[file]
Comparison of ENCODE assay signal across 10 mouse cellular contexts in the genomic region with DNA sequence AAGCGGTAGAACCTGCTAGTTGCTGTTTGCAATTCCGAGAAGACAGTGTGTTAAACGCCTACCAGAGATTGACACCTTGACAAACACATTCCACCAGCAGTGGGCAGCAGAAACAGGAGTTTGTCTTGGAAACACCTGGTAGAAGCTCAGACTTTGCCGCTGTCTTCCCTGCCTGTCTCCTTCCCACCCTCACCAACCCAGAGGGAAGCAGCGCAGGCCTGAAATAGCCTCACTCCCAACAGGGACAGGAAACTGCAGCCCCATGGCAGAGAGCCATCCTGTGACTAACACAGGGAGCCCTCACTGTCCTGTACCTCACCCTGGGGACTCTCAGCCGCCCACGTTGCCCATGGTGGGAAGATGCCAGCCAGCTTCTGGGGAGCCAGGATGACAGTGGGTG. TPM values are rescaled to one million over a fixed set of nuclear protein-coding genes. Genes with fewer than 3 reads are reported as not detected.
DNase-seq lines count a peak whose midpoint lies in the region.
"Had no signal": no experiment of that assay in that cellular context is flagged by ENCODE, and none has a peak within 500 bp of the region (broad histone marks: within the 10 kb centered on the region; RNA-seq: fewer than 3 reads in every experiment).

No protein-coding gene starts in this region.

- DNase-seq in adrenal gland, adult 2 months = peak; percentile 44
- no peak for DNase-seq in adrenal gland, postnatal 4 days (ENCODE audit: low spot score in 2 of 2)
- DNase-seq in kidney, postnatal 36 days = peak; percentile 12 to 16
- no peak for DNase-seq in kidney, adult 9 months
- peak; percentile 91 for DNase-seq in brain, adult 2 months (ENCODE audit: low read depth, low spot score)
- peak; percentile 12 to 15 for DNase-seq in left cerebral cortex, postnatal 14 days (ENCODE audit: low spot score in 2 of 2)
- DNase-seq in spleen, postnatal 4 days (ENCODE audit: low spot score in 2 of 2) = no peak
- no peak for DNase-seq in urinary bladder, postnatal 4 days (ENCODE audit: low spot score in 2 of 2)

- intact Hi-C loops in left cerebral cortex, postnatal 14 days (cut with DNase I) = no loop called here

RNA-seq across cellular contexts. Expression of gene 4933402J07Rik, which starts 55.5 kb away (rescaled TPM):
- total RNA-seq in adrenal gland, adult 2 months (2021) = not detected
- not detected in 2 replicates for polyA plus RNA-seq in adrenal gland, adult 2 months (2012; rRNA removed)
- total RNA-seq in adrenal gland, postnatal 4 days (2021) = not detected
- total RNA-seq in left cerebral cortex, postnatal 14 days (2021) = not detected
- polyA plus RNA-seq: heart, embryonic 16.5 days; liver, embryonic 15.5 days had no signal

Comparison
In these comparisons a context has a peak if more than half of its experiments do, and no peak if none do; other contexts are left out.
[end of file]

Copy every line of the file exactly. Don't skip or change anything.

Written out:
Comparison of ENCODE assay signal across 10 mouse cellular contexts in the genomic region with DNA sequence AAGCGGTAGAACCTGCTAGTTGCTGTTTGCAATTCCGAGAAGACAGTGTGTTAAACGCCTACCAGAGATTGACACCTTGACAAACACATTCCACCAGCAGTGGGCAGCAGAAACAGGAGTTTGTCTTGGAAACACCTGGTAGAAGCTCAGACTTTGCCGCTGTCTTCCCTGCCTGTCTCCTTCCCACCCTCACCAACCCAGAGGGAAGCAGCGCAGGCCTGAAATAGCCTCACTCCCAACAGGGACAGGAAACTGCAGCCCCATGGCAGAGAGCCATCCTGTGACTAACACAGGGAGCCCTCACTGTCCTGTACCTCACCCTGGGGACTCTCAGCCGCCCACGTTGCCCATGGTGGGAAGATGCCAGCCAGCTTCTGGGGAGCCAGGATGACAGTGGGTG. TPM values are rescaled to one million over a fixed set of nuclear protein-coding genes. Genes with fewer than 3 reads are reported as not detected.
DNase-seq lines count a peak whose midpoint lies in the region.
"Had no signal": no experiment of that assay in that cellular context is flagged by ENCODE, and none has a peak within 500 bp of the region (broad histone marks: within the 10 kb centered on the region; RNA-seq: fewer than 3 reads in every experiment).

No protein-coding gene starts in this region.

- DNase-seq in adrenal gland, adult 2 months = peak; percentile 44
- no peak for DNase-seq in adrenal gland, postnatal 4 days (ENCODE audit: low spot score in 2 of 2)
- DNase-seq in kidney, postnatal 36 days = peak; percentile 12 to 16
- no peak for DNase-seq in kidney, adult 9 months
- peak; percentile 91 for DNase-seq in brain, adult 2 months (ENCODE audit: low read depth, low spot score)
- peak; percentile 12 to 15 for DNase-seq in left cerebral cortex, postnatal 14 days (ENCODE audit: low spot score in 2 of 2)
- DNase-seq in spleen, postnatal 4 days (ENCODE audit: low spot score in 2 of 2) = no peak
- no peak for DNase-seq in urinary bladder, postnatal 4 days (ENCODE audit: low spot score in 2 of 2)

- intact Hi-C loops in left cerebral cortex, postnatal 14 days (cut with DNase I) = no loop called here

RNA-seq across cellular contexts. Expression of gene 4933402J07Rik, which starts 55.5 kb away (rescaled TPM):
- total RNA-seq in adrenal gland, adult 2 months (2021) = not detected
- not detected in 2 replicates for polyA plus RNA-seq in adrenal gland, adult 2 months (2012; rRNA removed)
- total RNA-seq in adrenal gland, postnatal 4 days (2021) = not detected
- total RNA-seq in left cerebral cortex, postnatal 14 days (2021) = not detected
- polyA plus RNA-seq: heart, embryonic 16.5 days; liver, embryonic 15.5 days had no signal

Comparison
In these comparisons a context has a peak if more than half of its experiments do, and no peak if none do; other contexts are left out.